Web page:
Doha: Ooredoo began selling low-cost SIM cards in Myanmar yesterday, opening up access to mobile services in one of the world’s last virtually untapped phone markets.
Less than 10 percent of the population are thought to have access to a telephone in Myanmar where the exorbitant cost of a SIM under former junta rule made mobile phones a luxury.
But last year the reformist government led by President Thein Sein awarded telecom licences to Ooredoo and Norway’s Telenor, part of a wider move to open up markets previously monopolised by state firms.
“This is history that we made here today,” Ooredoo Myanmar CEO, Ross Cormack, told a press conference in capital Yangon.
He said the firm was bringing the very latest technologies to the long-isolated nation.
The SIM card was officially launched for sale yesterday in the major cities of Yangon, Mandalay and Naypyidaw at a price of 1,500 kyat ($1.5), a fraction of the cost of ordinary cards in Myanmar which retail at about $200. Under junta rule a SIM could go for more than $1,500.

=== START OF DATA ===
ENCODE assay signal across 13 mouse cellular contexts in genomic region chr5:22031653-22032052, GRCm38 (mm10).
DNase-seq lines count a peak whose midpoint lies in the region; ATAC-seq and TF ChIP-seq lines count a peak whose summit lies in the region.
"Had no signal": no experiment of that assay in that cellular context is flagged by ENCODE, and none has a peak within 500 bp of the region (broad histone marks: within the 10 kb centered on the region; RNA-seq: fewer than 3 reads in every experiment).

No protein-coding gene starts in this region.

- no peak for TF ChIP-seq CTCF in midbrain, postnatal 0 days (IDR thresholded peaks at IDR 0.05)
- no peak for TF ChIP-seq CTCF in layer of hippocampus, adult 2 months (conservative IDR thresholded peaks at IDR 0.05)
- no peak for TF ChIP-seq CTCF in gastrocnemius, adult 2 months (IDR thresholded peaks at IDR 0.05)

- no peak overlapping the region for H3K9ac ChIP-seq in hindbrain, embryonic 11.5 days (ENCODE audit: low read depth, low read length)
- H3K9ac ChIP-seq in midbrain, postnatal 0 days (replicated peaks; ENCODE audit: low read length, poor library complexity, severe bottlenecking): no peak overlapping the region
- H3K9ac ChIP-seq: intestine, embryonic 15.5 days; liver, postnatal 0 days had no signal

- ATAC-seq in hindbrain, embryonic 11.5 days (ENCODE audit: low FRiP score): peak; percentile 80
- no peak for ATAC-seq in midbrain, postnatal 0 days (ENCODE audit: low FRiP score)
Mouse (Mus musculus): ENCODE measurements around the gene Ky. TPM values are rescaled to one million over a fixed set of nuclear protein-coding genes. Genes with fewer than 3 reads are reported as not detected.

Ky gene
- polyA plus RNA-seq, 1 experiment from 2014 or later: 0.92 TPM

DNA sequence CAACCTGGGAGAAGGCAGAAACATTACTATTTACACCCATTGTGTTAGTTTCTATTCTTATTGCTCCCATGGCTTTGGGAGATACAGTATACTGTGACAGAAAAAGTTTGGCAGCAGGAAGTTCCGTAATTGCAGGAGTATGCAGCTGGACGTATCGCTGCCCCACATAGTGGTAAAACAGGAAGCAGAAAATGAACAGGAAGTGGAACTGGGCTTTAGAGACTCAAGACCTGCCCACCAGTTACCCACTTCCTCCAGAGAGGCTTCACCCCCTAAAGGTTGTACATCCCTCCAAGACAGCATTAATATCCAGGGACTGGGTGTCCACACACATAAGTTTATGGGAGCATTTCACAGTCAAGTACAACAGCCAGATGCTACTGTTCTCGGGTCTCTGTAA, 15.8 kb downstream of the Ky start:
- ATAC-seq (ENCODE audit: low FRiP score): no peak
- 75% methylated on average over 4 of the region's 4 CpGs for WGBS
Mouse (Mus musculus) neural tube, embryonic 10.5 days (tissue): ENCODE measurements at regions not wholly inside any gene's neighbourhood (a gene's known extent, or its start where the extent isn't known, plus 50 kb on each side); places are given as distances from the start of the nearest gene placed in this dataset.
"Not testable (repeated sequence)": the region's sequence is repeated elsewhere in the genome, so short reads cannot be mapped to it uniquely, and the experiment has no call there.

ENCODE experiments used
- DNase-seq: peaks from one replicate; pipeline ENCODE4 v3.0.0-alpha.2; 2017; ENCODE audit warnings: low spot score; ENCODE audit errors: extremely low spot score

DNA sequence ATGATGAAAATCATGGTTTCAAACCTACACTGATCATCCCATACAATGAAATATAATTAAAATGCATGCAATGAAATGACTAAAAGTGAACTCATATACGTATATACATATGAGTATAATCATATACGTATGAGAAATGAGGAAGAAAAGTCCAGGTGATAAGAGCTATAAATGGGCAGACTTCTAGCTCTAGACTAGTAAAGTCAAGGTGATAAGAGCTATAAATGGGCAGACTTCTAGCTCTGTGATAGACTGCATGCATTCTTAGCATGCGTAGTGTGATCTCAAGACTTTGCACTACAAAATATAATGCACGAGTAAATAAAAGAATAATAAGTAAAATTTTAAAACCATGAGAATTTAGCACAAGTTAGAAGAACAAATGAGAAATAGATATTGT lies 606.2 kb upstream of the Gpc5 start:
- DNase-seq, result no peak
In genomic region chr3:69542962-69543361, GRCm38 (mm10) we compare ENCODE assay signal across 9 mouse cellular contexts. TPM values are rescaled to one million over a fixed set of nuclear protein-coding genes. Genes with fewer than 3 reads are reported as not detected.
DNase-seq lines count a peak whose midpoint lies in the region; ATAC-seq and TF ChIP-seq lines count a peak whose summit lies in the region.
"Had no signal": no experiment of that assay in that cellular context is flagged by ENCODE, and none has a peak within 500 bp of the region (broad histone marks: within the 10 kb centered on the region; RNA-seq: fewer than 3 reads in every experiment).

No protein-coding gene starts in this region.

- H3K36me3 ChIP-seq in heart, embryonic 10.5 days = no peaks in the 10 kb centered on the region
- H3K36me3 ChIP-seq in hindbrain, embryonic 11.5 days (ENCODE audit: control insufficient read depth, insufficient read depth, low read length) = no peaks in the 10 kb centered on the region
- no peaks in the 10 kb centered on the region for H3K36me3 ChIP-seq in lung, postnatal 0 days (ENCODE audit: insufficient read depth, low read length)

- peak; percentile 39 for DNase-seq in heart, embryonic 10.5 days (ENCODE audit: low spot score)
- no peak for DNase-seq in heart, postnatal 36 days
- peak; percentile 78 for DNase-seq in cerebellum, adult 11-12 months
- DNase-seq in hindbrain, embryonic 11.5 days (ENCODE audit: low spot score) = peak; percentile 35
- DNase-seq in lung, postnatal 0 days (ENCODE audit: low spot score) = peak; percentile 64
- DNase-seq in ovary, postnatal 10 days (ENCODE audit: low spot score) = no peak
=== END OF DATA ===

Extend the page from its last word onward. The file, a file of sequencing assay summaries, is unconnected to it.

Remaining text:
Ooredoo billboards advertising traditionally-garbed women holding a parasol in one hand and a mobile in the other have plastered downtown Yangon streets for weeks, helping build a buzz around the launch.
Several million SIM cards will be on sale from 6,500 dealers, according to Cormack, ahead of a wider rollout to cover 68 towns and cities, around and including the three hubs launched yesterday, by mid-August.
But some shops were reported to have started selling advance stock as early as last week with cases of vendors demanding above the retail price and selling out.
“I bought two SIM cards yesterday for 5,000 kyat each. The price is still very cheap if you compare it with what was previously available,” Khaing Moe, a university student, said.
Telenor, which also plans to sell its SIM cards for 1,500 kyat, said it would launch in September.
But the telecoms tender process eventually by Telenor and Ooredoo last June saw some 90 firms compete for the 15-year licences, the first to be awarded by Myanmar.
The two firms will soon compete against each other and existing state-owned giant Myanmar Post and Telecommunication for a potentially lucrative pool of customers among an estimated 60 million people.
The national company also started selling low-cost SIMs last year, but through a lottery system which is relatively small in scale, leaving many people to still rely on manned roadside stalls where they can use conventional telephones to keep in touch.
Alongside opportunities of entering one of the world’s few remaining frontier mobile markets are challenges of reaching scattered rural communities.
Patchy power, poor road connections and regulatory issues such as land rights are among the problems companies face in building a mobile network.
The growing Buddhist nationalist movement has also posed a threat.